Repetition becomes habit becomes tapestry. I remember a life without Pickles in the vague sort of way that one remembers a dream. It is vivid at first, weird, meaningful, maybe even interesting, but slowly fades into obscurity. Must not have been that interesting after all.
Definition Morgenmuffel: Not a morning person. Definition Morgenmuffel: Baby Pickles. Her roving hand keeps me half awake for the hour she she spends after 6 am, eyes closed, nursing and rolling and feeling around, nursing and rolling and feeling around. When she does wake up, sun shines from her face. One of the sweetest parts of co-sleeping with kids is waking up next to that sort of smile. (Also: The part where you never have to get up and move from the bed in order to get a woken baby back to sleep. That part may or may not be even better. The jury is still out on my priorities there.)
I stay horizontal for as long as I can while she toddles around the bed. She nurses. If the Beard is home she would throw herself onto his chest and he would pull her beneath the blanket to spoon for the moment’s patience she still has for laying down. He was not home this morning, so after 20 minutes I rolled myself out of bed to get Pickles some milk and me some coffee. Mmm coffee. She hops around on the bed and floor while I click around the internet for a few minutes. Then we both slip into rubber boots for the walk to the bathroom where I have to hide all the toilet brushes before setting her down to play semi-attended for the few minutes we’ll spend there. I always forget to bring along the laundry that I should be shoving into the washer.
After the usual morning dance (getting dressed, new diaper, teeth, hair, face), I load up the bike trailer (snacks, water, rain coats, tools for fixing flats, baby, toys) and pedaled north. I want to go for a ride—with the Beard at work staying home alone with Pickles can get a bit dull—and so pick a friend’s house as a destination. Wandering no longer suits me. Time has become too precious. A bike ride always means time just for me, with Pickles in the back playing notes on a tiny plastic keyboard, time for long naps (hers), and it makes up for the time I might have spent at the gym had the Beard been home to watch her himself. But a destination is necessary to get me out the door.
We arrive after almost two hours on the road, and my friend’s dog is barking, her son in tears. One of those mornings. But eventually our kids settle into entertaining each other, running back and forth across the apartment, passing toy cars back and forth, and we can sit and chat, almost uninterrupted. Add a social element to child care, and it is immediately, infinitely easier. This is where the village comes in. It takes a village to raise a child, and it takes a village to keep a parent. I will never understand why our culture promotes the isolation of the nuclear family. It’s not making anything easier on anybody.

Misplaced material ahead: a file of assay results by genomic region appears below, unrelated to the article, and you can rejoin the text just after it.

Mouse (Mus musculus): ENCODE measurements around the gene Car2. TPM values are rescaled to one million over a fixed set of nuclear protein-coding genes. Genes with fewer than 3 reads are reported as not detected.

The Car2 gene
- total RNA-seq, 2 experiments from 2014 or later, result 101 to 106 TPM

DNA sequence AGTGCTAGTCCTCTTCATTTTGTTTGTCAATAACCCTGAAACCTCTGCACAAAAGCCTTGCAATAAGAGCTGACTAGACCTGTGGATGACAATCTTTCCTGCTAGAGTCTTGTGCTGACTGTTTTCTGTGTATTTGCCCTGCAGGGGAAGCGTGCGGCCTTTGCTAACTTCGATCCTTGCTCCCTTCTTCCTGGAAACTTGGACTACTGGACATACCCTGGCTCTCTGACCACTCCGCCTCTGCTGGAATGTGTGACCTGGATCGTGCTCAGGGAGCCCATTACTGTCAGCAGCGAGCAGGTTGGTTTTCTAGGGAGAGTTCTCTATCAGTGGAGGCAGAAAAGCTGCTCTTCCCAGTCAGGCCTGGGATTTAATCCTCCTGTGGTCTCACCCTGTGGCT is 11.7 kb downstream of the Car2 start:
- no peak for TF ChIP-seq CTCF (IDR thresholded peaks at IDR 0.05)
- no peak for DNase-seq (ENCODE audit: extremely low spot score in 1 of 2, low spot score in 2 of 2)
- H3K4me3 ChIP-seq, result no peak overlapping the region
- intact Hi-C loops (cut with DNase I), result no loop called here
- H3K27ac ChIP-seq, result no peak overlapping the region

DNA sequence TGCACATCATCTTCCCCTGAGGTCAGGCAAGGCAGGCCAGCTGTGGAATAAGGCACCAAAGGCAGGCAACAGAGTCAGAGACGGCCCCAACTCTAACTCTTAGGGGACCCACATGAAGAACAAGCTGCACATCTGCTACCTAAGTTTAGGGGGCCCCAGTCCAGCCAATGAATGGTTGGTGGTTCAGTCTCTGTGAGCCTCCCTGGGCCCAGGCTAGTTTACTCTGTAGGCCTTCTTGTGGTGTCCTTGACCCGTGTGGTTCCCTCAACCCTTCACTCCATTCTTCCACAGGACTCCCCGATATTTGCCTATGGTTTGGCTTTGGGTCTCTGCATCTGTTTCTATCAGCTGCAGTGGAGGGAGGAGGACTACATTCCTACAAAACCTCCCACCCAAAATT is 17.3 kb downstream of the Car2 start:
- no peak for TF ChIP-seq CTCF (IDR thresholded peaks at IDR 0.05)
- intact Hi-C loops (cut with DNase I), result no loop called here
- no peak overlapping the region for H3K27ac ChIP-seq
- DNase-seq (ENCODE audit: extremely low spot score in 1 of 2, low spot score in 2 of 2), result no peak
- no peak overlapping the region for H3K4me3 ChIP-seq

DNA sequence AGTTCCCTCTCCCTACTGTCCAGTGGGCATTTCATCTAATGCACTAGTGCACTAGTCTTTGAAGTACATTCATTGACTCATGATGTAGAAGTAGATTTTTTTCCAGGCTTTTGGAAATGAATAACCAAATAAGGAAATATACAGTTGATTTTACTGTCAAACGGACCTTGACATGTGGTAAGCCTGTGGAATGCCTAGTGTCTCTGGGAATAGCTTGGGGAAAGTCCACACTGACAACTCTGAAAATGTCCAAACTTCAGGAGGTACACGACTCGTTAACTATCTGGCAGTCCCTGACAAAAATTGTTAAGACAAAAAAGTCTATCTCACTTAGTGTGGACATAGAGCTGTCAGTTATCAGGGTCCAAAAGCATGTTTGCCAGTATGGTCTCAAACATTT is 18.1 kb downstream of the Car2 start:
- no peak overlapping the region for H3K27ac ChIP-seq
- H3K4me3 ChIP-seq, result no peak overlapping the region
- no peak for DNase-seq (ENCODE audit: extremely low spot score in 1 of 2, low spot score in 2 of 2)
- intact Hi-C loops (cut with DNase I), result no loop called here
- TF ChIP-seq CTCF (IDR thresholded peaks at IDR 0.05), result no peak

After lunch I rush back to my bike, hoping to make it home in time for a neighbor to take Pickles for a walk. But it is only my second time riding this route (the first being that very morning), and I still have to stop and look at the map, still make a few wrong turns. I miss my neighbor, and we get home in an hour, too late. Pickles opens her eyes just as we are rounding the path before our Wagen. It is almost 3 pm.
It rains, and I am relieved to have a reason to stay inside. We sing songs (me: singing, Pickles: starting to muddily mimic the movements that go with the words of Twinkle Twinkle and Wind the Bobbin Up), and when Pickles becomes absorbed in removing and inserting a handful of objects into a cup, I read (Unnatural Creatures edited by Neil Gaiman). When she needs my full attention, I put on an audio book (Sabriel by Garth Nix). If I don’t keep something playing, keep my brain somehow stimulated, I get bored of play time faster than you can say Abhorsen. I occasionally flit back to my computer, set up on the dresser, for a quick click around the internet.
Hunger follows, and dinner, which I cook in the kitchen Wagen with Pickles doing laps up and down the room. We eat in the red Wagen after I mop down the rain-wet high chair. We usually eat outside. Pickles eats attentively, her breath even and audible as it always is when she is concentrating. Bratwurst and mashed sweet potatoes (you know you live in Germany when…) disappear into her mouth, and I think of my parents asking me if I had a hollow leg the way I used to put away food as a kid.
Back into rubber boots we walk in circles around the property, following cats, stomping in puddles, going up and down a ramp, until suddenly Pickles is whiny and surly. I sweep her off to home, slip her into a thick diaper and pajamas, and within four minutes of laying down to nurse, she is asleep. I read until I can hold my eyes open no longer, and then I join her, her arm draped across my ribs, pressed together beneath two blankets.
Sometimes I forget how great being on a bike can make you feel. How exhilarating it can be. Like, for example, when you don’t ride a bike for two years because you’re pregnant (and then too nauseous and then too spacey and then too enormous and keep kneeing yourself in the belly when you try to peddle) and then because your freshly squeezed newborn doesn’t do anything but scream when you try to use the bike trailer. I forgot then.
But Pickles doesn’t hate the bike trailer anymore. Now she tolerates it for up to two hours at a time. Now it almost always puts her to sleep for a 40 minute nap that she wouldn’t have taken at home (which, much to my surprise, seems to be resulting in better and more sleep nights, weird). Glory glory hallelujah, I am no longer a slave to the Deutsche Bahn.